Don't forget to plan for child care expense.
He that loveth silver shall not be satisfied with silver; nor he that loveth abundance with increase: this is also vanity.

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Re: Early Retirement/Efficient Account Use

Post by willthrill81 » Fri Jan 17, 2020 9:30 pm

Colleen wrote:
Fri Jan 17, 2020 12:22 pm
willthrill81 wrote:
Fri Jan 17, 2020 9:33 am
Have you gone to the Social Security Administration's website to determine both your husband's and your estimated benefits? I'll bet that you are both well past the second bend point already, meaning that you wouldn't gain much in additional benefits from continuing to work. It's quite possible that by full-retirement age, your combined benefits could be $50k or more.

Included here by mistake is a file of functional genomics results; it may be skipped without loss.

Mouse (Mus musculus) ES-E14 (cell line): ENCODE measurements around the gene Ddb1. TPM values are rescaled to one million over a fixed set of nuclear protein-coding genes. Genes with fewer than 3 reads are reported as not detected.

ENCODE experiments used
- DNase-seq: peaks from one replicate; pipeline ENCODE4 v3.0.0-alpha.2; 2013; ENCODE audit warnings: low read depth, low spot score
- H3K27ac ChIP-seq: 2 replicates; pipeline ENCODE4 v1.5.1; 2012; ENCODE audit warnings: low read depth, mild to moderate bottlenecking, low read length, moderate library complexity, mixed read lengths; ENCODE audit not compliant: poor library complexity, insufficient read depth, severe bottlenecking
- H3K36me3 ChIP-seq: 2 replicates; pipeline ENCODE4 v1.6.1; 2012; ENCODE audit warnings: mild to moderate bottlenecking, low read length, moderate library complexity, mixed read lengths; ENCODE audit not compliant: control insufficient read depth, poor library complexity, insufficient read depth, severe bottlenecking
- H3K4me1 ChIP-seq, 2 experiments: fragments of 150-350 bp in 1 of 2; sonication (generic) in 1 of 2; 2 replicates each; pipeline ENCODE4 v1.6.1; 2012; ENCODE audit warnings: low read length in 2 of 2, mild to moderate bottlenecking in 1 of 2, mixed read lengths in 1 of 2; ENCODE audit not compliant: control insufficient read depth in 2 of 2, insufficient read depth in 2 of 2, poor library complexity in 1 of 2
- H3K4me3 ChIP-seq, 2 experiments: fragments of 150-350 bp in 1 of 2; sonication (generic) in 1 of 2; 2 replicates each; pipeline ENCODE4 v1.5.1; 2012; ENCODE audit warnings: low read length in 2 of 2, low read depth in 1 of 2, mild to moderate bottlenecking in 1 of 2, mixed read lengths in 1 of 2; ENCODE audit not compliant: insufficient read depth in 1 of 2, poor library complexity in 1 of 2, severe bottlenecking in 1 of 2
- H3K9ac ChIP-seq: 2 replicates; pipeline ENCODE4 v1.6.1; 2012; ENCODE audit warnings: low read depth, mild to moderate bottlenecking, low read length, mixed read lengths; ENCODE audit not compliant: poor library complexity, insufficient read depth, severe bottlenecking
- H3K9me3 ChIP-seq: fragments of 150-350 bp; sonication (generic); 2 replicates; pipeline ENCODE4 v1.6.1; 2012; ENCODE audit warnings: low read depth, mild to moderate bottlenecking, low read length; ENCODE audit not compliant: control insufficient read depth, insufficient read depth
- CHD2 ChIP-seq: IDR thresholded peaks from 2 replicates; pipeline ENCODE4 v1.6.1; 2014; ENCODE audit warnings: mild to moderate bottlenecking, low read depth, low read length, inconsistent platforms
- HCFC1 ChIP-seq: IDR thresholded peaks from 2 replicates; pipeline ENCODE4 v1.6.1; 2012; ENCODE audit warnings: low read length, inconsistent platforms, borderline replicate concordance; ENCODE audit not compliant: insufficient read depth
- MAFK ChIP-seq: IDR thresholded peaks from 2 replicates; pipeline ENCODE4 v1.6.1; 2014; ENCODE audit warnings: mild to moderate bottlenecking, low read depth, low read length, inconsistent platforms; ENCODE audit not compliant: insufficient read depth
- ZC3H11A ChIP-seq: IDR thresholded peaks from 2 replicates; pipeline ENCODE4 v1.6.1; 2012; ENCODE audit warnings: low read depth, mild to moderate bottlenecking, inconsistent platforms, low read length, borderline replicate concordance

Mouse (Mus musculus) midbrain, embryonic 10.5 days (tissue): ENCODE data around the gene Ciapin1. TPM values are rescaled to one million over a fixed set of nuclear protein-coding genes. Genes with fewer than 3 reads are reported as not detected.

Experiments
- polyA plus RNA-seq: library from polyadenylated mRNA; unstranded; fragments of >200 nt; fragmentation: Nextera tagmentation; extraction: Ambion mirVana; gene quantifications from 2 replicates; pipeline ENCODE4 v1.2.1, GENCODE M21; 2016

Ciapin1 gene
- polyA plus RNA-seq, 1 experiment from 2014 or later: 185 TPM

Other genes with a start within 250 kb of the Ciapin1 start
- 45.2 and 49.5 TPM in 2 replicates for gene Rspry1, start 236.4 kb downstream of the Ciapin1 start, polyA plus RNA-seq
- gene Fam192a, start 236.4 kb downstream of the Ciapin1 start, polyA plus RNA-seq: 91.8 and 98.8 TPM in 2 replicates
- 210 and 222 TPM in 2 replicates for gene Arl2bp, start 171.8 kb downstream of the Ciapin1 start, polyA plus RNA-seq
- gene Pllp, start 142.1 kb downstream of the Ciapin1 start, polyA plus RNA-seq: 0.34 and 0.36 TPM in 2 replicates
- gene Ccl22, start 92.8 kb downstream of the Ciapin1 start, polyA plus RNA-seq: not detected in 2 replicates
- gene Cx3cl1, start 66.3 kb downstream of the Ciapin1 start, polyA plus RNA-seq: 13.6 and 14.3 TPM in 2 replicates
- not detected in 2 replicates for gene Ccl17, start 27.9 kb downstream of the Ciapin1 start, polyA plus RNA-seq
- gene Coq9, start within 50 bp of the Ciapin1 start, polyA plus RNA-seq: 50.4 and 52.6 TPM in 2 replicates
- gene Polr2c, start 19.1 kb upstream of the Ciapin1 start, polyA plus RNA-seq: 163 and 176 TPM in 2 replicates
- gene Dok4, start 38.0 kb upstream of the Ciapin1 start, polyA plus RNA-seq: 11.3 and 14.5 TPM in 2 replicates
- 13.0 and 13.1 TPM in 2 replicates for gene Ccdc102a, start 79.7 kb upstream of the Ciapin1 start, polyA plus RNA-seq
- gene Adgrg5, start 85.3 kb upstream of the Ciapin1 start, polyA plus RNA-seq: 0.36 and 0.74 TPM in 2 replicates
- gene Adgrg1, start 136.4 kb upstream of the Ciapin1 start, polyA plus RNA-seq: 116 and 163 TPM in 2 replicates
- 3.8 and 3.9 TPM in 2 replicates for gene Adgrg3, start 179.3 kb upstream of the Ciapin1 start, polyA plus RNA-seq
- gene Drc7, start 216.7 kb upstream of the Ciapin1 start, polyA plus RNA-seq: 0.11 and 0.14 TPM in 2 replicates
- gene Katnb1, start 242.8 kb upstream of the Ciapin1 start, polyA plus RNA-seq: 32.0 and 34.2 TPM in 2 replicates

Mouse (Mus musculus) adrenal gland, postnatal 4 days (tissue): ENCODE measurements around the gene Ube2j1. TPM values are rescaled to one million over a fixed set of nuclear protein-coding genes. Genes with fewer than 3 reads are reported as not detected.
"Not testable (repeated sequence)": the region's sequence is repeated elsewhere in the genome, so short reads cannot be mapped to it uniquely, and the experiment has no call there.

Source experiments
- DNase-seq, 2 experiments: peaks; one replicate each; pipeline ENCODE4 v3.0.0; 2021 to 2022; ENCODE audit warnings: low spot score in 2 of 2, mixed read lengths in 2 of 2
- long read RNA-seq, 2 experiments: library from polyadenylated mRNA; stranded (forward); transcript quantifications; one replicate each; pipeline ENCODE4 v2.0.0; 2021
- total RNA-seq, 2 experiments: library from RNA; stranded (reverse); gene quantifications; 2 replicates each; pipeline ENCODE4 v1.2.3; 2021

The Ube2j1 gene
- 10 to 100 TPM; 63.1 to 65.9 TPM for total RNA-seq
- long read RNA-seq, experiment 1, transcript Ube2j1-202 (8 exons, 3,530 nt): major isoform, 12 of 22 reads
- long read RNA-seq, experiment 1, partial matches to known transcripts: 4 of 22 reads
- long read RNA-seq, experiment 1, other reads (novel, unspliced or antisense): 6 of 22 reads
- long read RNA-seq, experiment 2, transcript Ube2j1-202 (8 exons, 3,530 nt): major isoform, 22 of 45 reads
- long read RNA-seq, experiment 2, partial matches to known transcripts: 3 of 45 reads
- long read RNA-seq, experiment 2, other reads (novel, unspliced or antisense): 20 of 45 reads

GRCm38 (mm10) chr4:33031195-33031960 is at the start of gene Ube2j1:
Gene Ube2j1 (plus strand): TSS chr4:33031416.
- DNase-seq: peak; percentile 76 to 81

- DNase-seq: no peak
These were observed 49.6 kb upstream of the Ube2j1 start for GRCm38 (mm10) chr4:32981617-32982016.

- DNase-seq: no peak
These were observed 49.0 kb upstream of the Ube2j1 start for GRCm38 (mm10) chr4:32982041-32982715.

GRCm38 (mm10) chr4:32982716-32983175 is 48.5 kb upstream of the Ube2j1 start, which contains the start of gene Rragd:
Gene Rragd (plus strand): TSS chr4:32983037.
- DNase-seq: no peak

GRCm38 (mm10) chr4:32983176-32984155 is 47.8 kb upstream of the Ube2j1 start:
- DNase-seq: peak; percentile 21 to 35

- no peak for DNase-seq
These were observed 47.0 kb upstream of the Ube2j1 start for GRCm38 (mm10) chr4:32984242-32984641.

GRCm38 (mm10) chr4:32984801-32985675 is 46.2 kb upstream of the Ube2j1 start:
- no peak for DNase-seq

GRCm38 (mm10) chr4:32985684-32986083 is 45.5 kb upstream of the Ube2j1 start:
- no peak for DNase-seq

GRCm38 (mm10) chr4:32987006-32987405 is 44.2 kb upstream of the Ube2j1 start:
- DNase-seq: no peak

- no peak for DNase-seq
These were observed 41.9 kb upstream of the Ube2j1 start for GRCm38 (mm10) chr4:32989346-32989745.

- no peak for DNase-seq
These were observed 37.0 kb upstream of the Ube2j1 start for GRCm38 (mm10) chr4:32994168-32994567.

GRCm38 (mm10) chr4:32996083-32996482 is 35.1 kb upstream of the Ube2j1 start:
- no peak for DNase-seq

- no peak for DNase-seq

I would recommend laying out your anticipated expenses, including college expenses for your kids, in a spreadsheet. Include SS benefits and any other non-portfolio income sources. Also, if you anticipate downsizing your current home after the kids move out, include that as well. My instinct is that if you'll be able to rein in your spending a bit that you'll be in good shape.

It might be most efficient to start SEPP for his traditional accounts, which will be less than what you need in total, and to supplement that with withdrawals from your taxable accounts.
I have not done so, but will. One thing we were worried about was having all of the zero years in their. I couldn't tell from the website what the exact impact would be but I will look at the calculator there and third party as well to confirm. I have no idea what second bend is, but he's been fairly high income for at least 20 years.
In that case, working ten more years is unlikely to significantly increase his SS benefits. But I would suggest that you check out the SSA's calculators to estimate the impact.
Colleen wrote:
Fri Jan 17, 2020 12:22 pm